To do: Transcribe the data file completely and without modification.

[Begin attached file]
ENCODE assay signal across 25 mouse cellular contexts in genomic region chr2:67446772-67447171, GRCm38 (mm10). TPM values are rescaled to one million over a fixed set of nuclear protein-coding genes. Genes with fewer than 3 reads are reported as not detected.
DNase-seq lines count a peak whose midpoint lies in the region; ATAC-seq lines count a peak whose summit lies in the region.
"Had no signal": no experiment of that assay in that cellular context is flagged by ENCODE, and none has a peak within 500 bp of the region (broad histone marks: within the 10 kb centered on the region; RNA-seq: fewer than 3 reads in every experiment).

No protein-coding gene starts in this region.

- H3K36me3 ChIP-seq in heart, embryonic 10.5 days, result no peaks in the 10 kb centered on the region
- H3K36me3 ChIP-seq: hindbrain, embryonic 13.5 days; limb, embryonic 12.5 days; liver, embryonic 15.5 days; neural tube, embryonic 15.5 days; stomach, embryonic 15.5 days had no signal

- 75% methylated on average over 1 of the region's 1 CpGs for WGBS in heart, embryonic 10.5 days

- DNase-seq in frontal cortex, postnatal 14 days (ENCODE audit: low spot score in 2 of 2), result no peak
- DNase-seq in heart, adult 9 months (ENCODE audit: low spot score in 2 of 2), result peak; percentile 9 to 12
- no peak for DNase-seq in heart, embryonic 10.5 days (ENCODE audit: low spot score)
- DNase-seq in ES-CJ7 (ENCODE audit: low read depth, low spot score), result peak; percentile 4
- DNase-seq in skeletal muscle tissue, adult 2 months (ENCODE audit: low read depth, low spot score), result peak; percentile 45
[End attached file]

ENCODE assay signal across 25 mouse cellular contexts in genomic region chr2:67446772-67447171, GRCm38 (mm10). TPM values are rescaled to one million over a fixed set of nuclear protein-coding genes. Genes with fewer than 3 reads are reported as not detected.
DNase-seq lines count a peak whose midpoint lies in the region; ATAC-seq lines count a peak whose summit lies in the region.
"Had no signal": no experiment of that assay in that cellular context is flagged by ENCODE, and none has a peak within 500 bp of the region (broad histone marks: within the 10 kb centered on the region; RNA-seq: fewer than 3 reads in every experiment).

No protein-coding gene starts in this region.

- H3K36me3 ChIP-seq in heart, embryonic 10.5 days, result no peaks in the 10 kb centered on the region
- H3K36me3 ChIP-seq: hindbrain, embryonic 13.5 days; limb, embryonic 12.5 days; liver, embryonic 15.5 days; neural tube, embryonic 15.5 days; stomach, embryonic 15.5 days had no signal

- 75% methylated on average over 1 of the region's 1 CpGs for WGBS in heart, embryonic 10.5 days

- DNase-seq in frontal cortex, postnatal 14 days (ENCODE audit: low spot score in 2 of 2), result no peak
- DNase-seq in heart, adult 9 months (ENCODE audit: low spot score in 2 of 2), result peak; percentile 9 to 12
- no peak for DNase-seq in heart, embryonic 10.5 days (ENCODE audit: low spot score)
- DNase-seq in ES-CJ7 (ENCODE audit: low read depth, low spot score), result peak; percentile 4
- DNase-seq in skeletal muscle tissue, adult 2 months (ENCODE audit: low read depth, low spot score), result peak; percentile 45